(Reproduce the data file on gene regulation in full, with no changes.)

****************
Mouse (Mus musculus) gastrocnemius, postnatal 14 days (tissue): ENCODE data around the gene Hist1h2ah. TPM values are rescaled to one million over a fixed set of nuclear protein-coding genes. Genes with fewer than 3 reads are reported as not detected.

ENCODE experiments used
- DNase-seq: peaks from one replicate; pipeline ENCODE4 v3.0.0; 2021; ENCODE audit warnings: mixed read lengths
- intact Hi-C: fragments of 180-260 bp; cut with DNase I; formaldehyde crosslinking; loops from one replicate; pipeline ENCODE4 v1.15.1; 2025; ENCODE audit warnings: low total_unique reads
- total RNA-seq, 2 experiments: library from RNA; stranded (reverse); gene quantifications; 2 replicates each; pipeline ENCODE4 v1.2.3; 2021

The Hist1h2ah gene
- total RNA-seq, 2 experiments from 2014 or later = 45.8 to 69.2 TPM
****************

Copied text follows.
Mouse (Mus musculus) gastrocnemius, postnatal 14 days (tissue): ENCODE data around the gene Hist1h2ah. TPM values are rescaled to one million over a fixed set of nuclear protein-coding genes. Genes with fewer than 3 reads are reported as not detected.

ENCODE experiments used
- DNase-seq: peaks from one replicate; pipeline ENCODE4 v3.0.0; 2021; ENCODE audit warnings: mixed read lengths
- intact Hi-C: fragments of 180-260 bp; cut with DNase I; formaldehyde crosslinking; loops from one replicate; pipeline ENCODE4 v1.15.1; 2025; ENCODE audit warnings: low total_unique reads
- total RNA-seq, 2 experiments: library from RNA; stranded (reverse); gene quantifications; 2 replicates each; pipeline ENCODE4 v1.2.3; 2021

The Hist1h2ah gene
- total RNA-seq, 2 experiments from 2014 or later = 45.8 to 69.2 TPM